Does Samsung Have The Nerve To Challenge Google/Android With Tizen In The U.S?

Tizen Collage

Tizen keeps buzzing around us like that nasty fly that keeps wanting to land on an area where it annoys you, but you just can’t swat it for fear of hurting yourself. Samsung, and other Asian partners, such as LG and NTT DoCoMo, seem to think that Google has too much control over the operating system that goes into their products, so they developed their own operating system, Tizen – so they have the control of the OS on their devices and can do their own updates as they see fit. My biggest question with all of that is – isn’t Samsung going to end up with the same thing that Apple and Android have already done – only they are doing it themselves?

Samsung has explained numerous times that Android and Tizen can co-exist with each other, almost like they are apologizing to Google, so as not to stir up the giant. Samsung has repeated numerous times that they expect to support both platforms – and why not, since it was Android that made them the smartphone giant that they have become, and they can always fall back on it if Tizen is a failure or just does not catch on. Samsung has leaked many images of smartphones running Tizen and they all look pretty much like TouchWiz running on Android. Samsung has threatened a release for almost two years, but every time we approach that release date, it continues to be moved forward – the latest is that we would see it at Mobile World Congress (MWC) in Barcelona, Spain at the end of February.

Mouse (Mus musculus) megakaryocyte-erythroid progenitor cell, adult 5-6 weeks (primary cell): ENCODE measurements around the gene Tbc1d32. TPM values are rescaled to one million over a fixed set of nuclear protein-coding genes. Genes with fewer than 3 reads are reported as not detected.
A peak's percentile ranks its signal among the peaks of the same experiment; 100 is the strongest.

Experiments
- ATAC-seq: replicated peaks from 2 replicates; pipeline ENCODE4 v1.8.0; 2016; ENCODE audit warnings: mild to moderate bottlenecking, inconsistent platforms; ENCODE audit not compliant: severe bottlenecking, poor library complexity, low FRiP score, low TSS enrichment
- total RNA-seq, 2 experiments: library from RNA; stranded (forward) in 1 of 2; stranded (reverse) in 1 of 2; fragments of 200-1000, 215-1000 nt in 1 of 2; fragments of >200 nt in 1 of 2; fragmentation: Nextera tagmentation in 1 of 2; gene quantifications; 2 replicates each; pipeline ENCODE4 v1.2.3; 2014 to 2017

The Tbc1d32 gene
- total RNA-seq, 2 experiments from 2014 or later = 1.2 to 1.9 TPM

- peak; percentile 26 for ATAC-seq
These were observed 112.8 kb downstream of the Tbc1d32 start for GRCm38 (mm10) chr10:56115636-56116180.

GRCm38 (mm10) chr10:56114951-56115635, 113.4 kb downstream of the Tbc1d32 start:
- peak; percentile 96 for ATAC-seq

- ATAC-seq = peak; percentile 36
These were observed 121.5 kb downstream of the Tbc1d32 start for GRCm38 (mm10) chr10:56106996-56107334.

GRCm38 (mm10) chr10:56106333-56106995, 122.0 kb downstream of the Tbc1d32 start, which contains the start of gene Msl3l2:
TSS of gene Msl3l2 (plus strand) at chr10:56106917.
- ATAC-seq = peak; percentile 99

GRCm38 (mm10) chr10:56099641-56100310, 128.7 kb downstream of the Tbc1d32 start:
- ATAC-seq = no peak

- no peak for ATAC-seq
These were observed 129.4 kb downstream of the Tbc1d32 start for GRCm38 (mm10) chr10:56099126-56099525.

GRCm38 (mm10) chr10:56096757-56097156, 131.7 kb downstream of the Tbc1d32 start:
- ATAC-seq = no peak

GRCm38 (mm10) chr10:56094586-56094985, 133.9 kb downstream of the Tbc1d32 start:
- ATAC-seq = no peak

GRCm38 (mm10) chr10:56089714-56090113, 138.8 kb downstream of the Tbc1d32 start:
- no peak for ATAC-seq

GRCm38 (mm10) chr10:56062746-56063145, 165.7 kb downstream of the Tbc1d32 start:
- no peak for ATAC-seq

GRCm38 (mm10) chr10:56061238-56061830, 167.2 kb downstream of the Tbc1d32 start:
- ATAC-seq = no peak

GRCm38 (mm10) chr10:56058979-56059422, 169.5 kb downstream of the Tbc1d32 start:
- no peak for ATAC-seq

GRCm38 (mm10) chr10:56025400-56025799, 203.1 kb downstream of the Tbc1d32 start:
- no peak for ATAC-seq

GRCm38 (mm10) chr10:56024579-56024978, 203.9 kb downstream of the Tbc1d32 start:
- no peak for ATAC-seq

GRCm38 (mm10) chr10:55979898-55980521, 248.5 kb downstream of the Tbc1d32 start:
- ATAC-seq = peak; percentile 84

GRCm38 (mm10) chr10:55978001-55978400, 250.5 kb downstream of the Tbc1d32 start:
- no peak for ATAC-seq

In an interview with Fierce Wireless, Ryan Bidan, Samsung’s director of product marketing for its U.S. mobile operation said:

“We don’t feel the U.S. is a great test market for those kinds of products,” he said, noting that Samsung will likely roll out Linux-based Tizen phones in other regions of the world.  “The U.S. market is pretty mature.  Bringing a new entrant here that doesn’t meet a certain performance bar would be a challenge.  Recognizing that, we don’t want to set ourselves up for failure.”

So it will be quite a while before Samsung decides, if at all, to bring Tizen to the U.S. – they are certainly going to “test the waters” overseas to see if there is a real interest or even a need for Tizen. If the day ever comes where Samsung has enough confidence in the product, then and only then, will they bring to the U.S. to battle Android and iOS - a battle they do not want to lose on such a large “stage.”

Please let us know on our Google+ Page if you would like to see Samsung bring Tizen to the U.S. to compete directly against Google’s Android, and of course, Apple’s iOS – or would you rather Samsung just stay with Android and forget about Tizen.

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